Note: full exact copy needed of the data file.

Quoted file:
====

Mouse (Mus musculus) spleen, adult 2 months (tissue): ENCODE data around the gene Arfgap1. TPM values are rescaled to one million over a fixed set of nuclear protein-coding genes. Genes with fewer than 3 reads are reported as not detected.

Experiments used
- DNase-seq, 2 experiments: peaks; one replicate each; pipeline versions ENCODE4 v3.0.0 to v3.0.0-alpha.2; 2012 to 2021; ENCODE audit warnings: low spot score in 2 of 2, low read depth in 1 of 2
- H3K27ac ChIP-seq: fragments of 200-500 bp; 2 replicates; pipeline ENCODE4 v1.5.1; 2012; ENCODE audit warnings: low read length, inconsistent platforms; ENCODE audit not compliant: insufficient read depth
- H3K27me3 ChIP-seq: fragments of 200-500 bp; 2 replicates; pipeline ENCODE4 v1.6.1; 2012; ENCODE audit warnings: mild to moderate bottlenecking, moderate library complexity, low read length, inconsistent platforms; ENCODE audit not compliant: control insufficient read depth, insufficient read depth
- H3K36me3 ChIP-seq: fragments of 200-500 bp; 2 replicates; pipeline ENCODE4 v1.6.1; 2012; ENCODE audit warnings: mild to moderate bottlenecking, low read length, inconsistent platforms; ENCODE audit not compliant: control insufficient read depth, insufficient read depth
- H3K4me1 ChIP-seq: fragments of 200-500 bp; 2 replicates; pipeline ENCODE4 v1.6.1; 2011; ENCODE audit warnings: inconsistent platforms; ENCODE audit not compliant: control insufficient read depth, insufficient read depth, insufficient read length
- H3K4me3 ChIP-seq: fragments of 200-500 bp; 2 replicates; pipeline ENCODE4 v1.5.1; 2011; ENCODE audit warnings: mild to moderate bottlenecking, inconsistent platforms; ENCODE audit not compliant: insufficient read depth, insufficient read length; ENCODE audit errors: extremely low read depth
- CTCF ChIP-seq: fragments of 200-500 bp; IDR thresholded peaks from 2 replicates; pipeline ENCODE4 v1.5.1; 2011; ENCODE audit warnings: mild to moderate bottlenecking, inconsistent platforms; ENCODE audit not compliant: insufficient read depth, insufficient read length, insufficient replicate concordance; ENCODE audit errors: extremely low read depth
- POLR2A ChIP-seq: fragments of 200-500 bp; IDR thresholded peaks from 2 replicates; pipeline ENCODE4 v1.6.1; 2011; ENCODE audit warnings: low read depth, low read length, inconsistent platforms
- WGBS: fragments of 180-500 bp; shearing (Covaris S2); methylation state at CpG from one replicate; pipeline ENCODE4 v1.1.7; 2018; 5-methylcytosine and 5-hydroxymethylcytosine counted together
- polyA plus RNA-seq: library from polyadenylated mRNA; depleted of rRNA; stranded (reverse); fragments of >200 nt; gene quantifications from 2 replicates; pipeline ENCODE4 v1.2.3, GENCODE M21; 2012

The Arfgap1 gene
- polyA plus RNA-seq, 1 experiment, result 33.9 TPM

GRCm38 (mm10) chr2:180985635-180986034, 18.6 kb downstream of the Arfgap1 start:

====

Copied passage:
Mouse (Mus musculus) spleen, adult 2 months (tissue): ENCODE data around the gene Arfgap1. TPM values are rescaled to one million over a fixed set of nuclear protein-coding genes. Genes with fewer than 3 reads are reported as not detected.

Experiments used
- DNase-seq, 2 experiments: peaks; one replicate each; pipeline versions ENCODE4 v3.0.0 to v3.0.0-alpha.2; 2012 to 2021; ENCODE audit warnings: low spot score in 2 of 2, low read depth in 1 of 2
- H3K27ac ChIP-seq: fragments of 200-500 bp; 2 replicates; pipeline ENCODE4 v1.5.1; 2012; ENCODE audit warnings: low read length, inconsistent platforms; ENCODE audit not compliant: insufficient read depth
- H3K27me3 ChIP-seq: fragments of 200-500 bp; 2 replicates; pipeline ENCODE4 v1.6.1; 2012; ENCODE audit warnings: mild to moderate bottlenecking, moderate library complexity, low read length, inconsistent platforms; ENCODE audit not compliant: control insufficient read depth, insufficient read depth
- H3K36me3 ChIP-seq: fragments of 200-500 bp; 2 replicates; pipeline ENCODE4 v1.6.1; 2012; ENCODE audit warnings: mild to moderate bottlenecking, low read length, inconsistent platforms; ENCODE audit not compliant: control insufficient read depth, insufficient read depth
- H3K4me1 ChIP-seq: fragments of 200-500 bp; 2 replicates; pipeline ENCODE4 v1.6.1; 2011; ENCODE audit warnings: inconsistent platforms; ENCODE audit not compliant: control insufficient read depth, insufficient read depth, insufficient read length
- H3K4me3 ChIP-seq: fragments of 200-500 bp; 2 replicates; pipeline ENCODE4 v1.5.1; 2011; ENCODE audit warnings: mild to moderate bottlenecking, inconsistent platforms; ENCODE audit not compliant: insufficient read depth, insufficient read length; ENCODE audit errors: extremely low read depth
- CTCF ChIP-seq: fragments of 200-500 bp; IDR thresholded peaks from 2 replicates; pipeline ENCODE4 v1.5.1; 2011; ENCODE audit warnings: mild to moderate bottlenecking, inconsistent platforms; ENCODE audit not compliant: insufficient read depth, insufficient read length, insufficient replicate concordance; ENCODE audit errors: extremely low read depth
- POLR2A ChIP-seq: fragments of 200-500 bp; IDR thresholded peaks from 2 replicates; pipeline ENCODE4 v1.6.1; 2011; ENCODE audit warnings: low read depth, low read length, inconsistent platforms
- WGBS: fragments of 180-500 bp; shearing (Covaris S2); methylation state at CpG from one replicate; pipeline ENCODE4 v1.1.7; 2018; 5-methylcytosine and 5-hydroxymethylcytosine counted together
- polyA plus RNA-seq: library from polyadenylated mRNA; depleted of rRNA; stranded (reverse); fragments of >200 nt; gene quantifications from 2 replicates; pipeline ENCODE4 v1.2.3, GENCODE M21; 2012

The Arfgap1 gene
- polyA plus RNA-seq, 1 experiment, result 33.9 TPM

GRCm38 (mm10) chr2:180985635-180986034, 18.6 kb downstream of the Arfgap1 start: